‘‘I fear I am sick of the thing,’’ Dickens wrote in 1868 to his close friend, the journalist and editor William Henry Wills, in a letter featured in a new exhibition at London’s Charles Dickens Museum. To the actor Charles Fechter, he wrote later the same year: ‘‘I feel as if I had murdered the ghost of … Christmas … years ago (perhaps I did!) and its ghost perpetually haunted me.’’
Dickens is often credited with inventing Christmas as we know it. In truth, as the exhibition – Beautiful Books: Dickens and the Business of Christmas – makes clear, he was fanning an already healthy flame.
‘‘When he wrote the Carol, he was buying into a growing interest,’’ explains the exhibition’s curator, Louisa Price. She shows me a Christmas envelope – a piece of novelty stationery decorated with drawings of gift-giving, plum puddings and other traditions that the Carol is often wrongly said to have inaugurated – that actually predates the book by three years. ‘‘He was always commercially responsive,’’ Price adds. ‘‘He saw an opportunity and grabbed hold of it with both hands.’’
As early as the 1820s, there had been a market for ‘‘gift books’’ – prettily illustrated annuals of poetry and short stories bound in red silk with gilt-edged pages that came out in December, for the Christmas market. Forget Me Not and The Keepsake were two of the most successful. (Indeed, in George Eliot’s 1872 novel Middlemarch, Ned Plymdale, ‘‘one of the good matches in Middlemarch, though not one of its leading minds’’, uses a Keepsake to try to woo the beautiful but shallow Rosamond Vincy.)
Dickens, along with other serious writers of the day such as Byron and Mary Shelley, would contribute pieces to these gift books. In 1835, he wrote a Christmas-themed essay, brimming with goodwill, for the weekly newspaper Bell’s Life in London. ‘‘Would that Christmas lasted the whole year through (as it ought)!’’ he writes.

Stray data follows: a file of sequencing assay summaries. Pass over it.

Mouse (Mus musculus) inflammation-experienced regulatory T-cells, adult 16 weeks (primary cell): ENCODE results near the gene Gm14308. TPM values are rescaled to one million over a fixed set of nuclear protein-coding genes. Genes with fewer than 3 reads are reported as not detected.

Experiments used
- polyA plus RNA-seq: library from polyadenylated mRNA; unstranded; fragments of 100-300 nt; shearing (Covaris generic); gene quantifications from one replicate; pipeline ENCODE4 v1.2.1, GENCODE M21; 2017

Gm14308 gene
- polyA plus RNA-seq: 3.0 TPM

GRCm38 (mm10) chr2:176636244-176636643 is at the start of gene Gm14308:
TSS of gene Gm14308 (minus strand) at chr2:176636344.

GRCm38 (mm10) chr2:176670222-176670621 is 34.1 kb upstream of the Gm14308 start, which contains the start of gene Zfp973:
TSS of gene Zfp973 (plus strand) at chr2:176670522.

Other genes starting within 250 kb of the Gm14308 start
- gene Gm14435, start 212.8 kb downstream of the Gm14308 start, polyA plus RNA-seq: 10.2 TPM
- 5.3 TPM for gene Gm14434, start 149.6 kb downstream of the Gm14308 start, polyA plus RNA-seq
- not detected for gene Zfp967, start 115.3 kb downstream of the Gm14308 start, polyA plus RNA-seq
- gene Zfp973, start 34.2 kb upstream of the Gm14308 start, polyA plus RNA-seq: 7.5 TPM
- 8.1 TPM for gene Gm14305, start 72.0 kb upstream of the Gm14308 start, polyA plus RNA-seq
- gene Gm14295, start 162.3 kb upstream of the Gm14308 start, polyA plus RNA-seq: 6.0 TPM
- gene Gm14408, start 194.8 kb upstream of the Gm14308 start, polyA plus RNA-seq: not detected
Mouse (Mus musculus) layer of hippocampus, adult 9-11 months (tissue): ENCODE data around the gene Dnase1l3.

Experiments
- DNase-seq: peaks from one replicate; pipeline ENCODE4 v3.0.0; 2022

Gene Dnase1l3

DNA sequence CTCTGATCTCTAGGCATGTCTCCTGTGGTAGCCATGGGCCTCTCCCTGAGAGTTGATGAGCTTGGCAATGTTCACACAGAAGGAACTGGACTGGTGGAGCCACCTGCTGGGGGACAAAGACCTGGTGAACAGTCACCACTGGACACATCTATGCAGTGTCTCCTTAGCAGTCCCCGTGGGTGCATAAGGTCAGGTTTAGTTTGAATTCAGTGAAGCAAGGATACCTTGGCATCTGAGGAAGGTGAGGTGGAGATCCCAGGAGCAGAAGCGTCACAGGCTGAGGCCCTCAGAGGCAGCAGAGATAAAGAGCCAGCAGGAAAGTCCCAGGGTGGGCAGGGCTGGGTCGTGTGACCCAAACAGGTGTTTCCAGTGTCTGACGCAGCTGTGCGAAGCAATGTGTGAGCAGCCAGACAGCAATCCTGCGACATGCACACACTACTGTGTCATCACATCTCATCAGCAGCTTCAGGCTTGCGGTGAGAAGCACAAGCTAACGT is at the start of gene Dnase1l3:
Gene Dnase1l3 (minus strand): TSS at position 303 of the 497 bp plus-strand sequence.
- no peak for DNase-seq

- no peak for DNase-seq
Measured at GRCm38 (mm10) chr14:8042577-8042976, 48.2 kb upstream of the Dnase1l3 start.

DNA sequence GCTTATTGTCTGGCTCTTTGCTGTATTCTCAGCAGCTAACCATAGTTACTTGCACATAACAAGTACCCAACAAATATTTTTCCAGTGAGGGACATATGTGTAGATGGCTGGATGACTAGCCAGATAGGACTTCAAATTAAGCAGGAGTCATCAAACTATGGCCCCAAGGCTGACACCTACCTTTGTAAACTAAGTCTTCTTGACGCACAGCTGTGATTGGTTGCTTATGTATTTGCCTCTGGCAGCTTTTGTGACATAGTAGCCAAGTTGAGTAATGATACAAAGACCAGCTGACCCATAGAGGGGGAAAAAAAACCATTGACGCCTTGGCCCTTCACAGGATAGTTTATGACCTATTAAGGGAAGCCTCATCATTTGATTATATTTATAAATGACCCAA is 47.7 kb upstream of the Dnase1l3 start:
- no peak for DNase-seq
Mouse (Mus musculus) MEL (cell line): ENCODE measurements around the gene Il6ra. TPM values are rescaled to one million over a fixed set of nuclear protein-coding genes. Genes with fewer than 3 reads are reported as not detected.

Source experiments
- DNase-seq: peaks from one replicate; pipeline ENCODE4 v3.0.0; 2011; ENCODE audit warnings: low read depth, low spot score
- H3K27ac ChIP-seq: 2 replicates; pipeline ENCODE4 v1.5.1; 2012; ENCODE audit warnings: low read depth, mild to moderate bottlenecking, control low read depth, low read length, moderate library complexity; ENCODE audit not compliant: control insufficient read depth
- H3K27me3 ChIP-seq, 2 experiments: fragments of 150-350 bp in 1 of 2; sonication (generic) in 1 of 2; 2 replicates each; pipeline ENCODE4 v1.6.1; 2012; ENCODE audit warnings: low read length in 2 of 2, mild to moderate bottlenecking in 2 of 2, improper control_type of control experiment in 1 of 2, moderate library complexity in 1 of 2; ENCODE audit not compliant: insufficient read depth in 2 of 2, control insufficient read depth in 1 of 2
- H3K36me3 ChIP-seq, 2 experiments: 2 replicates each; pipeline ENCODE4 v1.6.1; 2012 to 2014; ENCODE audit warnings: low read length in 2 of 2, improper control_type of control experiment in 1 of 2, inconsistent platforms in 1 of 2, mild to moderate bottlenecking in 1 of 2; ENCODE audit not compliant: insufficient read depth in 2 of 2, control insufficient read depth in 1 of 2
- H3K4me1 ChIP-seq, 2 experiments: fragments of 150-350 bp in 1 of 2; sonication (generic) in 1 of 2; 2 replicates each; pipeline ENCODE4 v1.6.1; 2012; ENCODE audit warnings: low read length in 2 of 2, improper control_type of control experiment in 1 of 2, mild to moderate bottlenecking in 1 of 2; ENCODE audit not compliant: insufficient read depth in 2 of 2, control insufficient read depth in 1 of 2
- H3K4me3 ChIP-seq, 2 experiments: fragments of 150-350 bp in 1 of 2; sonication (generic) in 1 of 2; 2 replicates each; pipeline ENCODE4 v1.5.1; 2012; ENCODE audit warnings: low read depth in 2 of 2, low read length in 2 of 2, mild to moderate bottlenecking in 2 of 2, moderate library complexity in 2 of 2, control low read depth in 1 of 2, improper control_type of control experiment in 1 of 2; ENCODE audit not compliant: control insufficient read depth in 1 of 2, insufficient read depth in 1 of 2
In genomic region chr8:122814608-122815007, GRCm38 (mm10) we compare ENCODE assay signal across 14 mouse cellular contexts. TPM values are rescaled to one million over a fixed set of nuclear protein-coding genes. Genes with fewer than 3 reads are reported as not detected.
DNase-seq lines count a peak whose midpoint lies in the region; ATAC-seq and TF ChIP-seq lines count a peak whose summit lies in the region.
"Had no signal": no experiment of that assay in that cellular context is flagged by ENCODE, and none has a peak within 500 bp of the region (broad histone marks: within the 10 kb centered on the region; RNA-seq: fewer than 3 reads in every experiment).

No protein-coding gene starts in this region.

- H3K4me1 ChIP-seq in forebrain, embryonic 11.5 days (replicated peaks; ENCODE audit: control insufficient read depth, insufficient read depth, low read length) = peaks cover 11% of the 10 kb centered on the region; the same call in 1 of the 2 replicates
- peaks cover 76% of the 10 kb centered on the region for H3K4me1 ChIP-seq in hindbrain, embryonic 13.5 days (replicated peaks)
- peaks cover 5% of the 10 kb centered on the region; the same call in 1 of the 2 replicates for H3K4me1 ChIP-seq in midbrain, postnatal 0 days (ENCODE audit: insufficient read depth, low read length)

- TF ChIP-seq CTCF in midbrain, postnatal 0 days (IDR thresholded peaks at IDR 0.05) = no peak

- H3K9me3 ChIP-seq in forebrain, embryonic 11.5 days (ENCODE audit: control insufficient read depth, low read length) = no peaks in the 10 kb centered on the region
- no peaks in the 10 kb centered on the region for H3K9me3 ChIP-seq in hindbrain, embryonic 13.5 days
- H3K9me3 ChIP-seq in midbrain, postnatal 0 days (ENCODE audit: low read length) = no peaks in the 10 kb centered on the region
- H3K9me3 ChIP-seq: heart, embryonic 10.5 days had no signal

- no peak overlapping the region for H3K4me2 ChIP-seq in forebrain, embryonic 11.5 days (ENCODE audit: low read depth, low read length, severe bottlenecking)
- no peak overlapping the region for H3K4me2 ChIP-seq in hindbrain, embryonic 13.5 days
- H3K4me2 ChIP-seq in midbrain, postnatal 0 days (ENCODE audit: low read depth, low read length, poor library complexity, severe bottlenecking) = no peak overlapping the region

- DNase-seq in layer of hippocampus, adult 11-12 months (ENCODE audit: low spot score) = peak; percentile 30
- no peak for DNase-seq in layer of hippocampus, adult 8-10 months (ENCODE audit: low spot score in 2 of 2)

Dickens’ relish for the season can be traced back to his grandparents, who were servants at Crewe Hall, a stately home in Cheshire renowned for its Christmas festivities. Later, Dickens’ father John would stage lively plays for the immediate family each Christmas, a tradition Dickens himself would continue, putting on his own theatrical performances – along with a Boxing Day cricket match – for friends and family at Gad’s Hill, his country house in Kent. Dickens’ daughter, Mamie, recalled that the entire household ‘‘looked forward to [Christmas] with eagerness and delight, and to my father it was a time dearer than any part of the year’’.
Until he wrote A Christmas Carol, Dickens had tended to publish his books in serial, ‘‘and with good reason. It had really worked for him,’’ says Price. ‘‘But when he conceived of the Carol, he wanted a book that people could gift: something that was compact and really beautiful. He put his heart and soul into it.’’